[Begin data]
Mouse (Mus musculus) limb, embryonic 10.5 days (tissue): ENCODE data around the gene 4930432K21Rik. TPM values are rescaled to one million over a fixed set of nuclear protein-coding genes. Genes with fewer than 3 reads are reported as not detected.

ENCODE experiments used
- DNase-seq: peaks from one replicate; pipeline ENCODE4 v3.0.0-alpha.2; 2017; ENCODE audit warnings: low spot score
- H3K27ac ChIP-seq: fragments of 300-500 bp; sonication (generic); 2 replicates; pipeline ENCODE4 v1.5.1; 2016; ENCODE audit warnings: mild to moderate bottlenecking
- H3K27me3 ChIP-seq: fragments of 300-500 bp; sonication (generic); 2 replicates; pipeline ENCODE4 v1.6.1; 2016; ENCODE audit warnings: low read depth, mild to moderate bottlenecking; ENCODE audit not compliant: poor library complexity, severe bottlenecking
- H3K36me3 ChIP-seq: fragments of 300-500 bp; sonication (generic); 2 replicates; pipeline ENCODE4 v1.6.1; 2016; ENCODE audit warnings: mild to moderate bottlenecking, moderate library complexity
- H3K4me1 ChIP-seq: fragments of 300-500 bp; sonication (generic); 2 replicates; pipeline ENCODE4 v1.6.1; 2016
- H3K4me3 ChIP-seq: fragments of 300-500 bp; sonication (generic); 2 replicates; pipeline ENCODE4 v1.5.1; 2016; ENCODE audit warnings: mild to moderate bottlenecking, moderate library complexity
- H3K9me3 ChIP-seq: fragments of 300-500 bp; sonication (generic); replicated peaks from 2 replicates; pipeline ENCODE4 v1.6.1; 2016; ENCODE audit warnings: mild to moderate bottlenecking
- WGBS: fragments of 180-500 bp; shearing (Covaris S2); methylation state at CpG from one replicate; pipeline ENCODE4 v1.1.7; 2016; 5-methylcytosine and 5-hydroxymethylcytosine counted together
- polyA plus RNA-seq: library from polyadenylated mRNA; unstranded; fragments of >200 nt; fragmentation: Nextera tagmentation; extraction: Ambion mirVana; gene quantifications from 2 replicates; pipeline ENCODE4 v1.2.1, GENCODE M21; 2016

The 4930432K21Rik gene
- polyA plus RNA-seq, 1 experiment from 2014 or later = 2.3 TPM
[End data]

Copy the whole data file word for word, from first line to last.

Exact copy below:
Mouse (Mus musculus) limb, embryonic 10.5 days (tissue): ENCODE data around the gene 4930432K21Rik. TPM values are rescaled to one million over a fixed set of nuclear protein-coding genes. Genes with fewer than 3 reads are reported as not detected.

ENCODE experiments used
- DNase-seq: peaks from one replicate; pipeline ENCODE4 v3.0.0-alpha.2; 2017; ENCODE audit warnings: low spot score
- H3K27ac ChIP-seq: fragments of 300-500 bp; sonication (generic); 2 replicates; pipeline ENCODE4 v1.5.1; 2016; ENCODE audit warnings: mild to moderate bottlenecking
- H3K27me3 ChIP-seq: fragments of 300-500 bp; sonication (generic); 2 replicates; pipeline ENCODE4 v1.6.1; 2016; ENCODE audit warnings: low read depth, mild to moderate bottlenecking; ENCODE audit not compliant: poor library complexity, severe bottlenecking
- H3K36me3 ChIP-seq: fragments of 300-500 bp; sonication (generic); 2 replicates; pipeline ENCODE4 v1.6.1; 2016; ENCODE audit warnings: mild to moderate bottlenecking, moderate library complexity
- H3K4me1 ChIP-seq: fragments of 300-500 bp; sonication (generic); 2 replicates; pipeline ENCODE4 v1.6.1; 2016
- H3K4me3 ChIP-seq: fragments of 300-500 bp; sonication (generic); 2 replicates; pipeline ENCODE4 v1.5.1; 2016; ENCODE audit warnings: mild to moderate bottlenecking, moderate library complexity
- H3K9me3 ChIP-seq: fragments of 300-500 bp; sonication (generic); replicated peaks from 2 replicates; pipeline ENCODE4 v1.6.1; 2016; ENCODE audit warnings: mild to moderate bottlenecking
- WGBS: fragments of 180-500 bp; shearing (Covaris S2); methylation state at CpG from one replicate; pipeline ENCODE4 v1.1.7; 2016; 5-methylcytosine and 5-hydroxymethylcytosine counted together
- polyA plus RNA-seq: library from polyadenylated mRNA; unstranded; fragments of >200 nt; fragmentation: Nextera tagmentation; extraction: Ambion mirVana; gene quantifications from 2 replicates; pipeline ENCODE4 v1.2.1, GENCODE M21; 2016

The 4930432K21Rik gene
- polyA plus RNA-seq, 1 experiment from 2014 or later = 2.3 TPM